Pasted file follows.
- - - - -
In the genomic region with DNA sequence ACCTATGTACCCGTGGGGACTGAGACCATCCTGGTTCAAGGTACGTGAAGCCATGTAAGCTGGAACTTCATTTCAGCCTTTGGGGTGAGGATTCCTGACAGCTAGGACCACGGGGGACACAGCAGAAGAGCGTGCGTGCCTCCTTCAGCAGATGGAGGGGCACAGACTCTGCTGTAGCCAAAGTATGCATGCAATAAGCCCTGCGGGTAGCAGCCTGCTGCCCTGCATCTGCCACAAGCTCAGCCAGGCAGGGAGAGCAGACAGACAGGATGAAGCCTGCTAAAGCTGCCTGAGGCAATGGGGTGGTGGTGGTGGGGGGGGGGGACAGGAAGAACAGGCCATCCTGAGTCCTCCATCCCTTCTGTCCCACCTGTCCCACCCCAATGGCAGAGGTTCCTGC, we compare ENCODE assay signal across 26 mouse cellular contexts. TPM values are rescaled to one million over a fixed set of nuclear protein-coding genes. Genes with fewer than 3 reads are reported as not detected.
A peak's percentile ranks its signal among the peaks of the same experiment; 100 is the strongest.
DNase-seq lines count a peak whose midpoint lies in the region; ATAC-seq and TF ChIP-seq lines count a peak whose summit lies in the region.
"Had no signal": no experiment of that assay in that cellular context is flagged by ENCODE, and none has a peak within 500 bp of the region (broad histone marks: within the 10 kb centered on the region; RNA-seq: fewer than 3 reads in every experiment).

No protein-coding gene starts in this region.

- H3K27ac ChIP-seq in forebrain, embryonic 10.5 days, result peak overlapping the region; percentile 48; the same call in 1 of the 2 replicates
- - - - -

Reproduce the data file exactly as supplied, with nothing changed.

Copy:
In the genomic region with DNA sequence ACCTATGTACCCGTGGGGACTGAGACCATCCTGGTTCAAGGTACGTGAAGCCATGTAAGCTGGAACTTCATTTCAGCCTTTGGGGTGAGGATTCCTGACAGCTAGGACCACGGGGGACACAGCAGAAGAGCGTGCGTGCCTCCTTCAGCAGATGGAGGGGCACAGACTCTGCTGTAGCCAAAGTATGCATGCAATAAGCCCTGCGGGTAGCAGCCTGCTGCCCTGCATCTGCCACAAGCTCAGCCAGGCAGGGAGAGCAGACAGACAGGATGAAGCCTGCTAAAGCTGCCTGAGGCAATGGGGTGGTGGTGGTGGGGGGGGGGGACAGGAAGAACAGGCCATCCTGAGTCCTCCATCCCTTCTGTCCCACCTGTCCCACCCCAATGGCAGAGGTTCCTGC, we compare ENCODE assay signal across 26 mouse cellular contexts. TPM values are rescaled to one million over a fixed set of nuclear protein-coding genes. Genes with fewer than 3 reads are reported as not detected.
A peak's percentile ranks its signal among the peaks of the same experiment; 100 is the strongest.
DNase-seq lines count a peak whose midpoint lies in the region; ATAC-seq and TF ChIP-seq lines count a peak whose summit lies in the region.
"Had no signal": no experiment of that assay in that cellular context is flagged by ENCODE, and none has a peak within 500 bp of the region (broad histone marks: within the 10 kb centered on the region; RNA-seq: fewer than 3 reads in every experiment).

No protein-coding gene starts in this region.

- H3K27ac ChIP-seq in forebrain, embryonic 10.5 days, result peak overlapping the region; percentile 48; the same call in 1 of the 2 replicates